Because of these changes, investors are changing their strategies. Some investors have shifted their interests to unoccupied properties since their prices are much lower.
When business returns to normal, this could be a good investment in the future.
As long as a property is occupied, it will remain stable even during an economic downfall.
CRE investors can reconsider properties that would typically be out of their price range during times like these.
The Economic Benefits of CRE Investments
In general, commercial real estate has been beneficial for the economy. According to the NAIOP Research Foundation, the CRE industry supported eight million American jobs in 2020.
The commercial real estate industry even restored one million construction jobs by November 2021 after roughly one million jobs were lost in March and April of 2020.
How Investing and Inflation Go Hand in Hand
Because commercial real estate is not impacted the way other industries are during inflation, commercial real estate investments help hedge against higher inflation.
Commercial real estate also allows outsize returns for some situations.
Here are some of the ways that CRE investments can protect against higher inflation:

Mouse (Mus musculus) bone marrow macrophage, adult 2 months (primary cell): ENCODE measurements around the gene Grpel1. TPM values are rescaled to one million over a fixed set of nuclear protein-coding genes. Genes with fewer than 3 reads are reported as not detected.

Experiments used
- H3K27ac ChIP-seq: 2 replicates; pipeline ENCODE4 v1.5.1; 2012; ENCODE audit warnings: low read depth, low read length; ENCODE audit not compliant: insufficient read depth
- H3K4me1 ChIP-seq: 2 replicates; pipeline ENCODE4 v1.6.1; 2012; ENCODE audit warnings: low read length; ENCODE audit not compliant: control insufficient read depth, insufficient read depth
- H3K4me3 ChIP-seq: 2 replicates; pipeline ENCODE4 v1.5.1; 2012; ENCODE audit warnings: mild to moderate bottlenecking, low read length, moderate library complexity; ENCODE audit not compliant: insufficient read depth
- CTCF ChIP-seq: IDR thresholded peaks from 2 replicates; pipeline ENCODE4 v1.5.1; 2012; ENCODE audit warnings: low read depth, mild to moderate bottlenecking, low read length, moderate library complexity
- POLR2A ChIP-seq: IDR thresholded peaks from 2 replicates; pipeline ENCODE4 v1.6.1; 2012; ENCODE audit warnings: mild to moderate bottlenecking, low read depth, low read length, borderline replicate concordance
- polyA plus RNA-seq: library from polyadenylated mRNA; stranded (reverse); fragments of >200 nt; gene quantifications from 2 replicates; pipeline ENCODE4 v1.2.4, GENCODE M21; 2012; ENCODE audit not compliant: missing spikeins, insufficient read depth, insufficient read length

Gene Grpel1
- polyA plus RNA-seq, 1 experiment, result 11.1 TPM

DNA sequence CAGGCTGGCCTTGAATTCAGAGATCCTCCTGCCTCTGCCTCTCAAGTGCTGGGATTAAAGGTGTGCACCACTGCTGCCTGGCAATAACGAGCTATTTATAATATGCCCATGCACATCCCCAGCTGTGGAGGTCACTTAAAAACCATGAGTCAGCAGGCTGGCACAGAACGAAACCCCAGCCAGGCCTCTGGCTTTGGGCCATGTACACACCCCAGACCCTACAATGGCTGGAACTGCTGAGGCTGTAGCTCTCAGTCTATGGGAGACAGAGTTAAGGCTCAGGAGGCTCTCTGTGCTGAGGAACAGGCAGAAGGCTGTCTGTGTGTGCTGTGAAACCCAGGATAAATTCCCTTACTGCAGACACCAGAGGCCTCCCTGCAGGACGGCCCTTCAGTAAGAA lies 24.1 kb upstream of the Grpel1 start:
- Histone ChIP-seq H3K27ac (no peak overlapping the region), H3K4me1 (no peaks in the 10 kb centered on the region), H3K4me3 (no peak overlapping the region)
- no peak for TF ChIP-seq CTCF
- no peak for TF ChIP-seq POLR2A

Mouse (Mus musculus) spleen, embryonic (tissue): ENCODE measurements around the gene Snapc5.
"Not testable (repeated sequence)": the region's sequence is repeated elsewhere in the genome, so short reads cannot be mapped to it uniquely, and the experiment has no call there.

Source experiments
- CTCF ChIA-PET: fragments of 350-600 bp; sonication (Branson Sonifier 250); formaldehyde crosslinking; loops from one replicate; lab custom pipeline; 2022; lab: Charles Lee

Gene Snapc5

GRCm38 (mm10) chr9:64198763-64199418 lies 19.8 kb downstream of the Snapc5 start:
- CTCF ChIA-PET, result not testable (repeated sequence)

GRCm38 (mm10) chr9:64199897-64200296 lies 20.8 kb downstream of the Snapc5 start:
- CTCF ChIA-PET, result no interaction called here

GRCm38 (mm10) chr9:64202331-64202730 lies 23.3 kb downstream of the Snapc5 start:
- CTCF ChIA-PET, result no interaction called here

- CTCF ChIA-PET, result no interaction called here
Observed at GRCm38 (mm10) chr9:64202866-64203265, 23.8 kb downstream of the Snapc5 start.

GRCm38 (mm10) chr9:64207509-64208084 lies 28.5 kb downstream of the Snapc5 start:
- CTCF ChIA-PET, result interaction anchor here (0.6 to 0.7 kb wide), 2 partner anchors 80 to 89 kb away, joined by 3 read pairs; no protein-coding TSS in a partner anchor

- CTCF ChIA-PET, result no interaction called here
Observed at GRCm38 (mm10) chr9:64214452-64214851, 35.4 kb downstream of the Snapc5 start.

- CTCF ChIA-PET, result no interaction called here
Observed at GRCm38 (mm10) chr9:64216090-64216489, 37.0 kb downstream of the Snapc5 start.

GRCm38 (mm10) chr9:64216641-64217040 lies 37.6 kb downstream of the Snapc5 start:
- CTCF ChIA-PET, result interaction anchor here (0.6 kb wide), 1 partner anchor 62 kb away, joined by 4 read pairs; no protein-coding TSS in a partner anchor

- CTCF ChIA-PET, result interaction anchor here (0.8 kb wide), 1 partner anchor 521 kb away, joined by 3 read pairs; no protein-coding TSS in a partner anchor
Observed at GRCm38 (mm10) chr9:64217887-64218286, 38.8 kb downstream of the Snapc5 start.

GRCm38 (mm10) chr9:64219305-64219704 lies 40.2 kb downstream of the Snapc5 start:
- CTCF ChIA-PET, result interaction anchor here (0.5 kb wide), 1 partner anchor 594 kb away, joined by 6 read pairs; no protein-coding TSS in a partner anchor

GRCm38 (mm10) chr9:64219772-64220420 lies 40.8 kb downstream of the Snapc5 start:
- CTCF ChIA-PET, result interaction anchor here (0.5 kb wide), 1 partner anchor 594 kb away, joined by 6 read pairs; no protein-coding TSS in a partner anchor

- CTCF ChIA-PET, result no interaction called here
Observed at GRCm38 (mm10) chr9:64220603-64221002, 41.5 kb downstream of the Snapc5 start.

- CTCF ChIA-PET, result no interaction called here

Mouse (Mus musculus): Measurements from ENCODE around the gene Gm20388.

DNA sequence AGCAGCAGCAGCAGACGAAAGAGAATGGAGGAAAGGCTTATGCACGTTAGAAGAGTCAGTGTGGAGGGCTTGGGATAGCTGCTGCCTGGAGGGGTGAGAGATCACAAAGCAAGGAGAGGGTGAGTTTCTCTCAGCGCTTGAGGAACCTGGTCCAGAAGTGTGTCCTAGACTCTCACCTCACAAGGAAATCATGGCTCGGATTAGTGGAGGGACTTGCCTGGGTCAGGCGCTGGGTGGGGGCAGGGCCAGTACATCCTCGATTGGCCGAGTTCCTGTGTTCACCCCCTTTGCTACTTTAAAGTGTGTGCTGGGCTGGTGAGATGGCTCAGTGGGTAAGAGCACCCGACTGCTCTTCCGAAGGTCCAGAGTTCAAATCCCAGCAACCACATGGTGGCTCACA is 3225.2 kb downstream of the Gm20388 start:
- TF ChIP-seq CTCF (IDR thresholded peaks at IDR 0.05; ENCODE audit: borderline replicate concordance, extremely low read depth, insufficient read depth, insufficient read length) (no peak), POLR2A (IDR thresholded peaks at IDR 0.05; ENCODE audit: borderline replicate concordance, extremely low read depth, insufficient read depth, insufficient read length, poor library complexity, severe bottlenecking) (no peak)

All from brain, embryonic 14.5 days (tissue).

- Rental income will rise with inflation, therefore increasing property values;
- CRE leases have clauses to regularly increase rent prices throughout the lease’s term, which also increases property values;
- Property shortages bring price increases that can outpace inflation, leading to higher returns.
Higher returns during inflation will compensate for the economy’s volatility and any lower returns that investors with CRE properties in their portfolios receive.
How Rising Interest Rates Affect CRE Leverage
Interest rates may begin to rise because of the inflation seen in late 2021 and early 2022. CRE investors will have a major adjustment once these prices truly begin to rise, as they’ve been working with low-interest rates for a long time.
Higher interest rates mean that investors want higher returns even more than ever and will have to make suitable adjustments to these new, higher rates.
Even though the interest rate will be increasing, it should still be low by a historical standard. So, despite a rise, the rates will still be relatively low since interest rates have been declining for a while.
Positive Outlook Still Remains
Even though interest rates are likely to increase further, the Federal Reserve is predicted to do it carefully and slowly to not overwhelm investors.
Commercial real estate should still see positive trends despite higher interest rates for a few reasons:
- Low cost of capital;
- Strong interest in real estate from domestic and foreign investors;
- High demand for housing and industrial real estate.
Real estate has remained the best alternative for stocks and bonds for domestic and foreign investors. Plus, investing in the United States has become more appealing to foreign investors due to the Russian and Ukrainian conflict and the high distribution of vaccines in America.